The investigated sample was grown by solid-source MBE (VEECO Gen930 system) on semi-insulating (100) GaAs substrate. The sample structure consists of, in sequence, a 300-nm-thick GaAs buffer layer, a 25.5-pair wavelength-matched Al0.9Ga0.1As (113.7 nm)/GaAs (98.6 nm) bottom DBR, a one λ-thick undoped GaAs cavity, and an 8-pair Al0.9Ga0.1As/GaAs upper DBR with the same period. In the center of the GaAs cavity, the active layer for telecom emission, i.e., BQD structure with InGaAs strain-reducing layer, was grown at 470 °C in the Stranski-Krastanov growth mode, which was lower than the temperature used in our previous work. More growth details are reported in Ref. [18]. In this work, specially, micropillar arrays are fabricated on the DBR cavity-coupled BQD samples by photolithography and inductive coupled plasma (ICP) etching with chlorine (Cl2) and argon (Ar) mixture gas. As shown in the scanning electron microscope (SEM) image in Fig. 2a, the micropillars are in diameter of ~3 μm and height of 7.75 μm, with very smooth sidewalls. The sample was cooled in a cryogen-free bath cryostat with the temperature finely tuned from 4 to 50 K and excited by a He-Ne laser at wavelength of 633 nm. The confocal microscope setup with an objective (NA, 0.65) focuses the laser into a spot in a diameter of 2 μm and collects the luminescence effectively into a spectrograph, which enables a scanning of microregion to search single QD exciton spectral lines. Microphotoluminescence (μPL) spectrum was detected by a 0.3-m-long focal length monochromator equipped with a liquid-nitrogen-cooled InGaAs linear-array detector for spectrograph. For reflectivity measurement, a spectrophotometer (PerkinElmer 1050) was used with a scanning step of 2 nm and light spot of 3 mm × 3 mm. To investigate the radiative lifetime of the exciton, a time-correlated single-photon counting (TCSPC) board and a Ti:Sapphire pulsed laser (pulse width, ~100 fs; repetition frequency, 80 MHz; wavelength, 740 nm) were used for time-resolved μPL measurement. To measure the second-order autocorrelation function g (2)(τ), the QD spectral line luminescence was sent to a fiber-coupled Hanbury-Brown and Twiss (HBT) setup [20] and detected by two InGaAs avalanched single-photon counting modules (IDQ 230; time resolution, 200 ps; dark count rate, ~80 counts/s; dead time, 30 μs) and a time coincidence counting module.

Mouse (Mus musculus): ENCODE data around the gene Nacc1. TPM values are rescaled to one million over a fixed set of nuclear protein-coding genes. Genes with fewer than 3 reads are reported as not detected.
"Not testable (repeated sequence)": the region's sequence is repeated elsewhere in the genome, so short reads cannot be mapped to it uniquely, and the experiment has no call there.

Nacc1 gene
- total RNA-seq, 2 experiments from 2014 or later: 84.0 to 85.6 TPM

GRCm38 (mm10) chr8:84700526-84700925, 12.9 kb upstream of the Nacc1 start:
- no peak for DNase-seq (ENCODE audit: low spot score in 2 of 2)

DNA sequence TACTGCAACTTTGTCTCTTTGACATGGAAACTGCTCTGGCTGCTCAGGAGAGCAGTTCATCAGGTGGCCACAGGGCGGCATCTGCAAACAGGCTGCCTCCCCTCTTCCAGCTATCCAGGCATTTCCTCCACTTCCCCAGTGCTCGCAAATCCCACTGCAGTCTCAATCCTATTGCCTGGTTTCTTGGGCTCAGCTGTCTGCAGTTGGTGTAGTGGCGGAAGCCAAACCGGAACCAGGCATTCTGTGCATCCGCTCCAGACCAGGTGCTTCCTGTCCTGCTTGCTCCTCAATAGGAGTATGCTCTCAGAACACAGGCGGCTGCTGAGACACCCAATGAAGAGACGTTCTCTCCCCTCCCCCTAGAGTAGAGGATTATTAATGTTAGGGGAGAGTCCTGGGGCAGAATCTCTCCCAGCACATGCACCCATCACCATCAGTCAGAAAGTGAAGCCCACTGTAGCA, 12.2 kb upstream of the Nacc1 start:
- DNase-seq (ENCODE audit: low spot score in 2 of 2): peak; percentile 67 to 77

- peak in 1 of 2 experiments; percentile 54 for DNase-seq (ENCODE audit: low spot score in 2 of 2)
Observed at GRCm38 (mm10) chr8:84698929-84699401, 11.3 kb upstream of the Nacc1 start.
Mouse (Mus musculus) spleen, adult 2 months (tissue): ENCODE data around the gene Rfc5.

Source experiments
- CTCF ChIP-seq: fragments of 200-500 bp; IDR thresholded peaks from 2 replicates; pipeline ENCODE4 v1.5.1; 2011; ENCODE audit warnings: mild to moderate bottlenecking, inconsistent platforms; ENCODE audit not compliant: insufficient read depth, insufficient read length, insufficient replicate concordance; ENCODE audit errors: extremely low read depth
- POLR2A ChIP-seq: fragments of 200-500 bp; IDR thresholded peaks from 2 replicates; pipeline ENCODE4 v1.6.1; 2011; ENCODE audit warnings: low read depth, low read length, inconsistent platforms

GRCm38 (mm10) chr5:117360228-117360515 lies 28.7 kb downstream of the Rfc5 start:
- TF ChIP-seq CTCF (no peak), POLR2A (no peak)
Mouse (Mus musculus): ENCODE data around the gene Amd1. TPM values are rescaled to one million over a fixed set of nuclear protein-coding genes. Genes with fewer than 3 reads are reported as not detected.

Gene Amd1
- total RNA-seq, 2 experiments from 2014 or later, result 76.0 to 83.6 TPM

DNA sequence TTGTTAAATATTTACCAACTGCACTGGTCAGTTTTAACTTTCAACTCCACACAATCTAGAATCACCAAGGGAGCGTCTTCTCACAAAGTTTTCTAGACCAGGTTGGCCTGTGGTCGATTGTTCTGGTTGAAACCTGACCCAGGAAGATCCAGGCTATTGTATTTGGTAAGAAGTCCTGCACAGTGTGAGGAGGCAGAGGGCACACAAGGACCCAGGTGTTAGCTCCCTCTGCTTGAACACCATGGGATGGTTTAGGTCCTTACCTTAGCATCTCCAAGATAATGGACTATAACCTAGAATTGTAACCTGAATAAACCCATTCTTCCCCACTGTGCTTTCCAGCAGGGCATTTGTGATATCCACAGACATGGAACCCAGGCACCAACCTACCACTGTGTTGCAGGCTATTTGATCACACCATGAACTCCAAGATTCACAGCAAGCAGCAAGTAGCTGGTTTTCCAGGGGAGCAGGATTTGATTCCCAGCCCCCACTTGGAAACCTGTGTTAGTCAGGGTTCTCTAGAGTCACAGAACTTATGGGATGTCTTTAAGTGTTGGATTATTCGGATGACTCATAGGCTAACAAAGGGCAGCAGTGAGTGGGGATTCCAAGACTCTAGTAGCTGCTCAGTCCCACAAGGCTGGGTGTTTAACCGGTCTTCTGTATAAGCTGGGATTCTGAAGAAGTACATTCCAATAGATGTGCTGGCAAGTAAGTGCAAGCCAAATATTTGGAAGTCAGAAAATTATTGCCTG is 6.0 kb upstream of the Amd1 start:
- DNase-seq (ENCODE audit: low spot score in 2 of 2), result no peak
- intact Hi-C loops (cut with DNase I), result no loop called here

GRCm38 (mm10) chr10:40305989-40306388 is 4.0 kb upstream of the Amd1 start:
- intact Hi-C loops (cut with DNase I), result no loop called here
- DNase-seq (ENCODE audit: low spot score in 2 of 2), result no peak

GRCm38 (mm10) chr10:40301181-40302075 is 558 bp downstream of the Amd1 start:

Results and Discussion

Figure 1a, b shows AFM images of BQDs grown at 480 and 470 °C, respectively. For 480 °C sample, the BQDs are in a mean diameter of 61 nm and a height of about 10 nm. For 470 °C sample, the mean diameter is 75 nm and the height is 13 nm, taller and larger than that grown at 480 °C. The lower temperature contributes to the increased QD size and aspect ratio [21]. To enhance the photon collection efficiency, the BQDs were embedded in a λ-thick GaAs cavity and sandwiched between 25.5 lower and 8 upper DBR stacks. All are the same for the two samples, only except the growth temperature of BQDs. As shown in Fig. 1c, the brightest BQDs in the two samples we observed are quite different in PL spectrum. The PL intensity was greatly enhanced at the lower growth temperature, which can be attributed to the reduced strain relaxation and dislocation around BQDs [21]. Figure 1d shows the measured reflectivity spectrum of the bottom DBR, with a value about 99% at a range of 1310–1380 nm, demonstrating a good mirror to reflect QD emission.
Fig. 1

1 × 1 μm2 atomic force microscopy (AFM) image of uncapped BQDs grown at a 480 and b 470 °C. c μPL spectra of BQDs embedded in DBR cavities, grown at 480 °C (red) and 470 °C (black), measured at 4 K. d Reflectivity spectrum of the bottom DBR, measured at room temperature

Figure 2 shows the SEM image of the micropillar and the μPL spectra of a typical BQD embedded in it. Figure 2d shows the μPL spectra as a function of temperature. The emission from the BQD reaches its maximal intensity at 30 K, suggesting a cavity resonance; also see Fig. 2c. The quality factor (Q) of the micropillar cavity is estimated to be about 361. The low Q is attributed to the small reflectivity offset between GaAs and Al0.9Ga0.1As in the telecom wavelength, and a fewer DBR pairs were used here than the conventional DBRs coupled to QDs emitting at <1 μm [12, 22].
Fig. 2

a SEM image of the micropillar structure (diameter ~3 μm). b Typical PL spectrum of a single BQD in micropillar at 4 K. d Temperature-dependent μPL spectra of a typical BQD in micropillar and c its integrated PL intensity as a function of the exciton-cavity detuning under excitation power ~2 μW, red line: Lorentzian fitting

The excitation power-dependent μPL spectra of InAs/GaAs BQDs in a micropillar was studied by using a continuous wave (cw) He-Ne laser for above-band excitation, as Fig. 3a shows. They show the exciton line (X) at 1325.6 nm and charged exciton line (X*) at 1327.1 nm. The identification of these emission lines is supported by their various power dependences. In Fig. 3b, the integrated PL intensity of X line at 1325.6 nm showed a linear dependence upon the excitation power in the low power region and saturated at a high excitation power. The solid lines are linear fitting to the data in a double-logarithmic plot. The X* line at 1327.1 nm shows a non-saturated excitation power dependence [23]. The followed investigations were performed on the X line.